Monday, 17 October 2011

O Yes, We Have no Lions

We were pleased yesterday to be visited at St James's by two long-standing friends of the members of our Ordinariate group, both Anglicans, and both more than happy to come to see what St James's was like.  Rather good, was the answer to their question.  Fr Colven gave a thought-provoking homily, the liturgy was beautifully presented and the music was excellent. The Offertory motet was a favourite from my (and our guests') Pusey House days, Mendelssohn's setting of Ave Maria.  Indeed, the piece reached Pusey House precisely because I had just bought the then brand new Westminster Cathedral CD from which the recording below is taken.

The Father Faber recessional hymn, "O purest of creatures! Sweet mother, sweet maid," was a very happy reminder of Walsingham pilgrimages and parish processions past.  Much joy all round.

After all that, we repaired to a nearby pub (surely an example of Anglican Patrimony) for a couple of drinks and thence to lunch. 

If, by opening this "window on the Catholic Church", we can show our Anglican friends that there is a real likelihood (risk?) that they might in fact like what they find, then we feel that have performed "some definite service".  Doing that doesn't meant that they will want to follow us, but it does mean that we help to remove any negative pre-conceptions, so that people, in their own time and for their own reasons, can come to their own conclusions on the basis of the reality they would face, were they ever to wonder about life within the Ordinariate.  The decision can only be theirs, not ours, but we can help ensure that they have the full facts at their disposal.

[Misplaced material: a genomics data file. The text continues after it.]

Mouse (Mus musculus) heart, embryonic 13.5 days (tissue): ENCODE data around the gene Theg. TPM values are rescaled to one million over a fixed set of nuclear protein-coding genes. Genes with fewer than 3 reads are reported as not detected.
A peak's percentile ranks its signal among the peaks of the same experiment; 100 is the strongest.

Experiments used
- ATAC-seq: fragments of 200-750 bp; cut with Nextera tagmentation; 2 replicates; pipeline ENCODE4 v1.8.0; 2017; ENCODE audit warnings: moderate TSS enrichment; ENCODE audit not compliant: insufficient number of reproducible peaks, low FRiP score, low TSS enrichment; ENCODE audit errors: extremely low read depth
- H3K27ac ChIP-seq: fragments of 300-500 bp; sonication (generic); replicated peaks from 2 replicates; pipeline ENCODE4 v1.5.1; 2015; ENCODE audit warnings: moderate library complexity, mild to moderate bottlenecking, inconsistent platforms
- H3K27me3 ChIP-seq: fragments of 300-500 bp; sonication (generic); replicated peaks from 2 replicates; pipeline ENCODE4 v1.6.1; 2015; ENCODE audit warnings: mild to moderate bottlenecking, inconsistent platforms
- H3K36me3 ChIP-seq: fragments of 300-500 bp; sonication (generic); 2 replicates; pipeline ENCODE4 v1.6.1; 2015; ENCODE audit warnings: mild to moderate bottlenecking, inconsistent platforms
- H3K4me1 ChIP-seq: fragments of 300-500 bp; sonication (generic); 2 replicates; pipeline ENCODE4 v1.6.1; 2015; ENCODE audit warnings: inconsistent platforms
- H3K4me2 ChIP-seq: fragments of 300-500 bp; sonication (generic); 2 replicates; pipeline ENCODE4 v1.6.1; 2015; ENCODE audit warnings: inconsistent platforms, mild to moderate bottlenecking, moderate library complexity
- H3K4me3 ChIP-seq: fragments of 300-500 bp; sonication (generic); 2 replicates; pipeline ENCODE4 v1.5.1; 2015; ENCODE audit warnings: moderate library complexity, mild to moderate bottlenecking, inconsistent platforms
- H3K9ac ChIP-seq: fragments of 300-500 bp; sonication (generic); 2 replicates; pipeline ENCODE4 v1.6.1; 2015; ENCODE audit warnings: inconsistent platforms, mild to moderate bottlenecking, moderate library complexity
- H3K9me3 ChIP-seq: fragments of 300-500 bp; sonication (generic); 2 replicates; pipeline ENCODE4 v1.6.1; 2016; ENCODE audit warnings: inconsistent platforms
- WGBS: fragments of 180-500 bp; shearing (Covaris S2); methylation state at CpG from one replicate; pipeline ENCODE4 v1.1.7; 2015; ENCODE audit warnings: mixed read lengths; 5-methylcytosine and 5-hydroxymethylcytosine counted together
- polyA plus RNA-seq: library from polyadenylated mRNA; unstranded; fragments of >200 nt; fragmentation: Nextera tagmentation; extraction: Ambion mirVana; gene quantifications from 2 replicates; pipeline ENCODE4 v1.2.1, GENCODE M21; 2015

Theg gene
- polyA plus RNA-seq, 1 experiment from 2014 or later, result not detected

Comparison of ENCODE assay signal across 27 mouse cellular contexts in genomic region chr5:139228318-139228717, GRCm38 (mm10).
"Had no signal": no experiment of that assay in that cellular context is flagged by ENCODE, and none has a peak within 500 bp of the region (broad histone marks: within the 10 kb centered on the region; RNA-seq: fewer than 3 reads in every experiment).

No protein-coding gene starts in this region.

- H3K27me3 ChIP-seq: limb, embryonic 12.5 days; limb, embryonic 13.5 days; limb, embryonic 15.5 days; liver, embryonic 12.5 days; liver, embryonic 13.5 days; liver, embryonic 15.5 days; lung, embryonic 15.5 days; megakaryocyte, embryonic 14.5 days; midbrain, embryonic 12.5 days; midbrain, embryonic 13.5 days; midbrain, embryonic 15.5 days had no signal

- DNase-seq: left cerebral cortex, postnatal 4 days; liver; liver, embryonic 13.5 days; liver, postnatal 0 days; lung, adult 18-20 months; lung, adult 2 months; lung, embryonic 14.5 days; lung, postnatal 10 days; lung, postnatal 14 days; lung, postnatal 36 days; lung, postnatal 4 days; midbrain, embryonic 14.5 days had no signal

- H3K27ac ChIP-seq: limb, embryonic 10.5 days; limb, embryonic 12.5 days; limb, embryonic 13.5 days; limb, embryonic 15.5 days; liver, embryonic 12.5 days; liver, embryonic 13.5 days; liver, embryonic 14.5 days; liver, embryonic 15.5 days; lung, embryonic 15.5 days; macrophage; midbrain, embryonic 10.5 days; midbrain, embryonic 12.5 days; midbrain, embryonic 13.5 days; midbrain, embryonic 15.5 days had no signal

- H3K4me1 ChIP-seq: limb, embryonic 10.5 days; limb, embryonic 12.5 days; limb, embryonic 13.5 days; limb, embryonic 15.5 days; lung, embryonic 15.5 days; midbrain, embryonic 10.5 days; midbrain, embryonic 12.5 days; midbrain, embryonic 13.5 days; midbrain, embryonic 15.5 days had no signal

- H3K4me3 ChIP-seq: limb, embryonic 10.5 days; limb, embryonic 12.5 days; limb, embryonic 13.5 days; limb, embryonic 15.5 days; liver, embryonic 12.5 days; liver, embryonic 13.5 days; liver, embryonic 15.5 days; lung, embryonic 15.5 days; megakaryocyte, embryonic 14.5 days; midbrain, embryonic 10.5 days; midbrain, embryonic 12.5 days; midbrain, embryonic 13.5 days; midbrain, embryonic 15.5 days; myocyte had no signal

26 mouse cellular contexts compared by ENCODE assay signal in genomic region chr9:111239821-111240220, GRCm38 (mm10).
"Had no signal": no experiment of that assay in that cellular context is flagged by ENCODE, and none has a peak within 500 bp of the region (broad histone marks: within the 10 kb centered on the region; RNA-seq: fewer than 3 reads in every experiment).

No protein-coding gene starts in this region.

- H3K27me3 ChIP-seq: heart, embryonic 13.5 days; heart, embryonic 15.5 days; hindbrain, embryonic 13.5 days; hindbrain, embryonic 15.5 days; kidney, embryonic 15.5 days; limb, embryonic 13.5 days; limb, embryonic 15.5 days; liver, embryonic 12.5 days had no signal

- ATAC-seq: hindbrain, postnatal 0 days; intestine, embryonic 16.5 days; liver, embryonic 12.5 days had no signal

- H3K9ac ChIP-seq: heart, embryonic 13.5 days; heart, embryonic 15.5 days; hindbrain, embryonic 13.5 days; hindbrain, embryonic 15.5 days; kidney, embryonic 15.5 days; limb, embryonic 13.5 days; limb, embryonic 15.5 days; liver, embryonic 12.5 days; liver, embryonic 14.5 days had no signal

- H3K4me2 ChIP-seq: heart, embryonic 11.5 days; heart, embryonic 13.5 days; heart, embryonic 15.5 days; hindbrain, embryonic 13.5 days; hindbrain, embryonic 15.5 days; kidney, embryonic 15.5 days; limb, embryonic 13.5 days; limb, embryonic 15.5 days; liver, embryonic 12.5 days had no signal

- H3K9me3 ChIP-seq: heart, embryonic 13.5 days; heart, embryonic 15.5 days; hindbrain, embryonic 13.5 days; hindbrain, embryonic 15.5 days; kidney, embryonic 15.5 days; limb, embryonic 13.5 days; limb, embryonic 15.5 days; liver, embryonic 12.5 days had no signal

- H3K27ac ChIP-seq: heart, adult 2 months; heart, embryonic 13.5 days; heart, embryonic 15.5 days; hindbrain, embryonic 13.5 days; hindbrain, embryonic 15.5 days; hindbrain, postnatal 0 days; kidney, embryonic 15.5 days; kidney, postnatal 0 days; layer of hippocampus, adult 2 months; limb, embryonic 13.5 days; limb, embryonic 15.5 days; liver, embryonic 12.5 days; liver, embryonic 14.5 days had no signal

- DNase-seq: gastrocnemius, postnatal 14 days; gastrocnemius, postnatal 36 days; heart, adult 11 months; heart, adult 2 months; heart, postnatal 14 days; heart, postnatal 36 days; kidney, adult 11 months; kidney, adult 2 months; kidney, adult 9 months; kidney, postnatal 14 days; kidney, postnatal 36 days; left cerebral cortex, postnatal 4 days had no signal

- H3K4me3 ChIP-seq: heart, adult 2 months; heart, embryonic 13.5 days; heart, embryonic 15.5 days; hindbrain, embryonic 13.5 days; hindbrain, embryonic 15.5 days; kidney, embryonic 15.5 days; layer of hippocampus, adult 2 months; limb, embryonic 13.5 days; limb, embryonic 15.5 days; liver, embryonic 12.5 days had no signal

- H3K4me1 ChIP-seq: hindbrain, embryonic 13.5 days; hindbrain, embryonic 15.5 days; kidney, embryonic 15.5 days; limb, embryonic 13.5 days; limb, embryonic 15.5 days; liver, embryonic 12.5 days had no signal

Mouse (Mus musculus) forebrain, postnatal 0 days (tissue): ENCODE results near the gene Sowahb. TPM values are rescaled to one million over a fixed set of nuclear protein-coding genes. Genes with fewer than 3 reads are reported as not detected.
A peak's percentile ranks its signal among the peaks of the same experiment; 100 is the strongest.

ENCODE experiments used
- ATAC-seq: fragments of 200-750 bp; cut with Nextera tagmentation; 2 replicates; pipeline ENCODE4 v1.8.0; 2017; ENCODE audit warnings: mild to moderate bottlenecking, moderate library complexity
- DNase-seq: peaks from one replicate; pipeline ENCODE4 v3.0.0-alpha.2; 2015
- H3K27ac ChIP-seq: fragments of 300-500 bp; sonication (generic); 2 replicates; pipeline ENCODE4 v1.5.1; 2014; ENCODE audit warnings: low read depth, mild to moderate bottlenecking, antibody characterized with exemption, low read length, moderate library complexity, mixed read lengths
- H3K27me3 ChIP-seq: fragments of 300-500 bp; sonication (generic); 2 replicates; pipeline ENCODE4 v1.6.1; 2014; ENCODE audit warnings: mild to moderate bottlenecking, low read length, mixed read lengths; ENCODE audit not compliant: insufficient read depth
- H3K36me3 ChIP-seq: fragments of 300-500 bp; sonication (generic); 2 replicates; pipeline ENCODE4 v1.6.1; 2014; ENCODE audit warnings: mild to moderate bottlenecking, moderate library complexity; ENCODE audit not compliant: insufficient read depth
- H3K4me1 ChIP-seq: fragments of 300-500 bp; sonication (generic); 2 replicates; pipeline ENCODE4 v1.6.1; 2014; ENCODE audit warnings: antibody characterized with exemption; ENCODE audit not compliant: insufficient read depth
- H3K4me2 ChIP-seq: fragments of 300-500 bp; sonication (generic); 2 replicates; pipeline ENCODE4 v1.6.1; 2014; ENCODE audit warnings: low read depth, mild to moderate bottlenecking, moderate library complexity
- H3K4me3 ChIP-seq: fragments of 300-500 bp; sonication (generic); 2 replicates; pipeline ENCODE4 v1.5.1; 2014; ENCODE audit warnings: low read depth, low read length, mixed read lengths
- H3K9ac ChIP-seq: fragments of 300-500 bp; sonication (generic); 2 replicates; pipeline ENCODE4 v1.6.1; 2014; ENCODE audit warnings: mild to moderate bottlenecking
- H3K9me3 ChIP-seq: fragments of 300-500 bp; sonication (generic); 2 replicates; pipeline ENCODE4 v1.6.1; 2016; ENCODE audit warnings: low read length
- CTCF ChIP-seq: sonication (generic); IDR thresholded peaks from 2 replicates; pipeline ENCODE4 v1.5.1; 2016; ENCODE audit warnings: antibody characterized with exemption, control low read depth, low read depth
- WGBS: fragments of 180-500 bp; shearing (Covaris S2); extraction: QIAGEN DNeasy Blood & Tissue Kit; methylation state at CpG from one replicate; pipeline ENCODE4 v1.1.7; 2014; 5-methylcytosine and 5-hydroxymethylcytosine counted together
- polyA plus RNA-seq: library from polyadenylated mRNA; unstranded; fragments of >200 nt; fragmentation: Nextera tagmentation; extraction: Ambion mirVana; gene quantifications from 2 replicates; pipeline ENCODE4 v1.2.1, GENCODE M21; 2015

As much as anyone, we know that closing the door on one very familiar place of worship and opening the door on another can be daunting (even without implications on employment and housing).  That's why it is absolutely vital that all of us as Catholics make sure that those thinking about joining us are aware of the many things that they will love about the Church.  By that, I do not only refer to the privilege of being, without doubt, part of the One Holy, Catholic and Apostolic Church, nor of Sacramental Assurance, nor of the joy of being in communion with the Holy Father : Anglicans with even the slightest peripheral interest in the Ordinariate are well aware of those. 

No, I mean the practical day-to-day aspects of being involved in the Catholic Church.  Some of those who might one day make the journey to join the Catholic Church are not only worried about things they might leave behind, but also anxious about what they might find when they arrive.  Where we can allay some of those anxieties, we each have a duty to do so.

Then beyond that, we also need to reassure people who have in their minds negative perceptions, in some cases fed to them deliberately in order to put them off the idea of joining the Catholic Church.  In a blogpost last month, we referred to the false image that some have, that the Catholic Church is a cold place, full of uncaring people imposing impossible rules, with no thought for or awareness of those who live "real lives".  It is worthwhile rereading that post, and watching the video of the Holy Father that is included.   The Catholic Church is for everyone, and all who wish to be welcomed will be welcomed.